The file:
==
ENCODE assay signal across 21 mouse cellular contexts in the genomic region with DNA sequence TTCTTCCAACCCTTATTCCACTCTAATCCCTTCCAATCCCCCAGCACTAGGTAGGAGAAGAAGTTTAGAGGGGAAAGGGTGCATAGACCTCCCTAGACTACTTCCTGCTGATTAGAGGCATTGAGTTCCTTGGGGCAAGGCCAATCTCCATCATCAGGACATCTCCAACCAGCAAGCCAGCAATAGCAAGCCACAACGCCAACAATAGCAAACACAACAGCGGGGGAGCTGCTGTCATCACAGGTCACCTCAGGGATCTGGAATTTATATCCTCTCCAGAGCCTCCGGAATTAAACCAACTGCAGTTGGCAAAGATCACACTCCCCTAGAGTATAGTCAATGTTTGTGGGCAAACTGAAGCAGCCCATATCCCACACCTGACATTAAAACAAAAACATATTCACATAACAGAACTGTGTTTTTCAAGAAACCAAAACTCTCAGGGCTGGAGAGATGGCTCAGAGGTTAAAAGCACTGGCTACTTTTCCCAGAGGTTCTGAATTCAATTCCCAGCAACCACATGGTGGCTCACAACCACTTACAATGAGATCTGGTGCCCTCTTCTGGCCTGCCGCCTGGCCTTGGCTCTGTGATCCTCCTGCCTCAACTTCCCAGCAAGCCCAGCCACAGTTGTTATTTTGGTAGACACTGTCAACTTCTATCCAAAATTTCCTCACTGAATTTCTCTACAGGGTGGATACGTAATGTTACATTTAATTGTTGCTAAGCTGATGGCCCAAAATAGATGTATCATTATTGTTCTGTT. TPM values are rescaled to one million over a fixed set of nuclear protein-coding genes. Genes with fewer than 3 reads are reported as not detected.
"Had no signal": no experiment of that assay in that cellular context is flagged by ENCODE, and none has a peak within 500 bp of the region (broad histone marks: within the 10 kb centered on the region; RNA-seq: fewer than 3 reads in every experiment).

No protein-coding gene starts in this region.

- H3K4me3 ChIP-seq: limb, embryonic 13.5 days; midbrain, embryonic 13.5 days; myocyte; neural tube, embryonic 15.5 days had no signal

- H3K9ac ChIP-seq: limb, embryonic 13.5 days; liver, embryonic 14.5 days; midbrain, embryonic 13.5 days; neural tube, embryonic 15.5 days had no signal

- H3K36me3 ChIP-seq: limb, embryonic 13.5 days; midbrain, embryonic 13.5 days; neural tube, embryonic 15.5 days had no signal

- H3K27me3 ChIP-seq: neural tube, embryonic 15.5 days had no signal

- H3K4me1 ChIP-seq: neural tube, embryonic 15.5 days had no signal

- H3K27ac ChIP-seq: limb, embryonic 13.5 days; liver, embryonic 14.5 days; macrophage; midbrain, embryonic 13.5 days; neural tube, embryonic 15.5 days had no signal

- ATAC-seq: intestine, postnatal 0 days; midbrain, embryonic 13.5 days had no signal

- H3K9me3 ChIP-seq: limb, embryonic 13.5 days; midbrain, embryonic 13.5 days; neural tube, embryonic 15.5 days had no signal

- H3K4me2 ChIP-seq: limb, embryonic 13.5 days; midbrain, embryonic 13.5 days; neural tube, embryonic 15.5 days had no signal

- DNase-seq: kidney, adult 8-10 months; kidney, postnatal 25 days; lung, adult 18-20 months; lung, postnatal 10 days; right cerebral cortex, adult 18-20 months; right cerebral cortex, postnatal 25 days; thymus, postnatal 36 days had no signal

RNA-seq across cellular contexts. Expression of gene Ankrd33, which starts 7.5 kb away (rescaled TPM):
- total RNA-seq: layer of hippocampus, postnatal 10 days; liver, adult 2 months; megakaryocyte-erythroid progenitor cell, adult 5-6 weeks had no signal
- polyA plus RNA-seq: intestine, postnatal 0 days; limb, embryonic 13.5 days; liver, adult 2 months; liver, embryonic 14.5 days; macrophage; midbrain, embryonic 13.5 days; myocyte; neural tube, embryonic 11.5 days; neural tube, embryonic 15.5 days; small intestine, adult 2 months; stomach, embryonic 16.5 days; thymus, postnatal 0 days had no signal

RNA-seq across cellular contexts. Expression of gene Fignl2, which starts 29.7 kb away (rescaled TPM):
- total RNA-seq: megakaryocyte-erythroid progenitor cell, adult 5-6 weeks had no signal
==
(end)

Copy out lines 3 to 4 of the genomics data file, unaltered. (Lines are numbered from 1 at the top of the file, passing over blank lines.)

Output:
No protein-coding gene starts in this region.

- H3K4me3 ChIP-seq: limb, embryonic 13.5 days; midbrain, embryonic 13.5 days; myocyte; neural tube, embryonic 15.5 days had no signal